2017 Session after 12 Days
We kicked off the beginning of February with Week 4 and Days 9-12 of the legislative session. Here are some highlights:
Support for Autism
Coverage for Autism Spectrum Disorder (ASD) in the Medicaid program is an important priority for this Governor with an added $65 million for “behavioral health services for children under 21 who are diagnosed as autistic.” Following previous allocations for ASD in the state health benefit and federal regs that already required the coverage, it reflects a commitment to the value of early diagnosis intervention.
Legislation to raise the mandatory age cap for autism insurance coverage from 6 to 21 years of age has won the backing of Senate leadership, led by Senate Health and Human Services Chairwoman Renee Unterman, R-Buford. Senate Bill 118 will be introduced next week, but still faces an uphill battle.
House Democrats Make a Statement
Thursday night, the Georgia House Democratic Caucus hosted its first Georgia Resists town hall in Atlanta, to highlight Democratic legislative priorities at the Georgia Capitol and provide the community with resources for engaging with their legislators at all levels of government.
The GHDC’s Georgia Resists website georgiaresists.com was launched on Inauguration Day in response to President Trump’s dangerous agenda.
Last year, the GHDC hosted a town hall with approximately 75 attendees. Thursday night’s Town Hall welcomed more than 500 attendees.
Planning for Regional Transit Gets Underway
On Thursday, the Senate Transportation Committee approved Senate Bill 6, which would create the Georgia Regional Transit Council. Meanwhile, the House Transportation Committee held a hearing on House Bill 160, which would create the Georgia Commission on Transit Governance and Funding. The House committee expects to vote on the bill next week.
Both groups would study Georgia’s mass transit coordination and recommend specific plans. Those plans would include how to manage and pay for a mass transit expansion in Georgia. The House bill would require a report by the end of this year, making action by the General Assembly possible for 2018.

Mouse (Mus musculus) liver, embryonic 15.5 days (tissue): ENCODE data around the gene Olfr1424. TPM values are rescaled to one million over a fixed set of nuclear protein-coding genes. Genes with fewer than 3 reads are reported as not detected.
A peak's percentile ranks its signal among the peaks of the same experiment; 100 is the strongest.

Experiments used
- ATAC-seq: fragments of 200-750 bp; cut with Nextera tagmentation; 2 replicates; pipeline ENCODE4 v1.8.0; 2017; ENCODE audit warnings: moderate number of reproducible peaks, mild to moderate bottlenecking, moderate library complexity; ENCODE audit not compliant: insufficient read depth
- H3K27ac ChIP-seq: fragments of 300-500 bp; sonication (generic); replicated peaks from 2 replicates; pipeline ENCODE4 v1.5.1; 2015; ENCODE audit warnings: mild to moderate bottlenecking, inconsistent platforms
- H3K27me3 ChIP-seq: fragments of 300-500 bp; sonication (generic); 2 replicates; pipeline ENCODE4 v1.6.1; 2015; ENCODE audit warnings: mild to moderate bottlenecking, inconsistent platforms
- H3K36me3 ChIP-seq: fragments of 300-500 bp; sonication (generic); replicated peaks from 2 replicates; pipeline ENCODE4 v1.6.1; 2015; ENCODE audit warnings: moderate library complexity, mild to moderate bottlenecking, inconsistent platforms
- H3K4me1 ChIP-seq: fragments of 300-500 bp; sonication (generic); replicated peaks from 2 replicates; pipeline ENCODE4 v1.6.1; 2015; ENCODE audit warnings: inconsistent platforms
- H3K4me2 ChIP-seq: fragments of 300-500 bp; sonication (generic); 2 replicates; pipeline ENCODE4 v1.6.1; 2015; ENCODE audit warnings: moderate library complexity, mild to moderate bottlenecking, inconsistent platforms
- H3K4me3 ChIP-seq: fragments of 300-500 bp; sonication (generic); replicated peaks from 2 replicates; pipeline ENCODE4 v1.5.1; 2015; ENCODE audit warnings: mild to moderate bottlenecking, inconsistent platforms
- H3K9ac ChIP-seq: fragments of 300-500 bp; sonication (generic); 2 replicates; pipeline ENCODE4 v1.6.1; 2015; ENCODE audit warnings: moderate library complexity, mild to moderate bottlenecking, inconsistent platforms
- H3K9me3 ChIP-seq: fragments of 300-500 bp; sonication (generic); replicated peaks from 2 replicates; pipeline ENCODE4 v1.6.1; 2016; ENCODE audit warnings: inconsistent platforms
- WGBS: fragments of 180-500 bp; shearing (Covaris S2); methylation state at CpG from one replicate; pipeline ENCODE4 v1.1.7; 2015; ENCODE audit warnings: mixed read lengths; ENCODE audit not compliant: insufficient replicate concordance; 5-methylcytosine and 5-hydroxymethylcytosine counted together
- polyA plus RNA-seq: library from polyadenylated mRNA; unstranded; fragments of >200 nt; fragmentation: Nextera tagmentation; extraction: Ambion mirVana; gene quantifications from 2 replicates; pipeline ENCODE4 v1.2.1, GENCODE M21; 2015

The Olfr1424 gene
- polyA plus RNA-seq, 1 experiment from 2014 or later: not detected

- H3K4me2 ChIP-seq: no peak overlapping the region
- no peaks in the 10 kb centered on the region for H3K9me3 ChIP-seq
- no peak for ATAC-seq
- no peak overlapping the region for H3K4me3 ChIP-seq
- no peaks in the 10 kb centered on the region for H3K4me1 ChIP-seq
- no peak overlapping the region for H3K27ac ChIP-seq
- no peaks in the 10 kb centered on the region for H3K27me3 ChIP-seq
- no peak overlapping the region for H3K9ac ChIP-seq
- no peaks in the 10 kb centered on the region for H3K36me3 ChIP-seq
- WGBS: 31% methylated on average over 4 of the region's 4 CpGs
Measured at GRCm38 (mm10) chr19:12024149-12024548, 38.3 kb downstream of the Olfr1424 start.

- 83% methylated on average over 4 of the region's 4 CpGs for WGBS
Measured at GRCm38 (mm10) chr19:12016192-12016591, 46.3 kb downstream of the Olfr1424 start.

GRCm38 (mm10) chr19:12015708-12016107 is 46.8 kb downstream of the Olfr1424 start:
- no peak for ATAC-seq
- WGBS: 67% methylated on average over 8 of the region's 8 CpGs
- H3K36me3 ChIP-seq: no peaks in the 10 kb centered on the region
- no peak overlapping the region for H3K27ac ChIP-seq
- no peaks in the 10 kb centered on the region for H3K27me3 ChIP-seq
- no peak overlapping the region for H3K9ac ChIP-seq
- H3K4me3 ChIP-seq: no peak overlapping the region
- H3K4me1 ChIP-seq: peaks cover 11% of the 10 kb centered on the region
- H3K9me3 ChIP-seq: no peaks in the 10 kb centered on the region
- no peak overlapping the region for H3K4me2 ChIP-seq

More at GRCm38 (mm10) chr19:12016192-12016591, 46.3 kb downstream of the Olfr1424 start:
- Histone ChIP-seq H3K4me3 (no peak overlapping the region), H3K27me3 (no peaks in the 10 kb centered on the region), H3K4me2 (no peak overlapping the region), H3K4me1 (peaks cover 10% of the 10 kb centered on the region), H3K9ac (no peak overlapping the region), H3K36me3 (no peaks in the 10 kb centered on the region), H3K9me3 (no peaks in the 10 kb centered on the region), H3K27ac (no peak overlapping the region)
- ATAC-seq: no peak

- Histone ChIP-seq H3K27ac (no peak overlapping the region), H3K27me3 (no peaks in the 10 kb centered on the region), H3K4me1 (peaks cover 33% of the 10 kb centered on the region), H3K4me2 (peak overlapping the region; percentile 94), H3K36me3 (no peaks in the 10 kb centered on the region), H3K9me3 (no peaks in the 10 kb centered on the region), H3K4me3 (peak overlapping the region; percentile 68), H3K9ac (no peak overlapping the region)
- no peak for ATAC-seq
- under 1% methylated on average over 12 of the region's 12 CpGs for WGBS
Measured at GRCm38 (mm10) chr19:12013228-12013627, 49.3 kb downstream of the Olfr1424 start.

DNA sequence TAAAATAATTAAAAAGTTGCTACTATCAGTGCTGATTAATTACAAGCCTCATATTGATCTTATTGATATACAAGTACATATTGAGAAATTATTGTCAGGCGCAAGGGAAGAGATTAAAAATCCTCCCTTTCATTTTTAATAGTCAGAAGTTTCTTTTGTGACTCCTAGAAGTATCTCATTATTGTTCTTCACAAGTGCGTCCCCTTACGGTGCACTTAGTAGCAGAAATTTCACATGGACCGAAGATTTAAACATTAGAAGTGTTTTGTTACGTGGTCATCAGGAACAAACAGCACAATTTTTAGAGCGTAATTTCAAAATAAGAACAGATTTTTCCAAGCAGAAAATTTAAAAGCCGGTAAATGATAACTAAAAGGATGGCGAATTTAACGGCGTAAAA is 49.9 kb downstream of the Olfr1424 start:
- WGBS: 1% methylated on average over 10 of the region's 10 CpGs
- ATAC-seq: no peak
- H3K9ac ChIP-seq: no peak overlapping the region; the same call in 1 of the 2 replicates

House Bill 37
Georgia’s House Higher Education Committee convened on Wednesday for a hearing on House Bill 37. If passed into law, HB 37 will permit the State of Georgia to withhold state funds from universities that embrace sanctuary policies. Georgia’s public colleges and universities are governed by the Board of Regents, which also has a policy against sanctuary campuses. HB 37 received a do pass recommendation from the House Higher Education committee. It will now go on to the Rules committee.
House Bill 51
A hearing for House Bill 51 was held by the Higher Education subcommittee of House Appropriations on Wednesday. The bill would create an obligation of university employees to report all incidents of crime to local law enforcement. Many advocates and opponents of HB 51 spoke during the three hour hearing on the bill. Advocates contended that the involvement of local law enforcement is essential for an effective investigation of the crime. Challengers of HB 51, suggest that mandatory reporting of sexual assault to local law enforcement would be exploitative to the student victim.
Next week we will be in session for legislative days 13-16. I wish everyone a safe and productive week.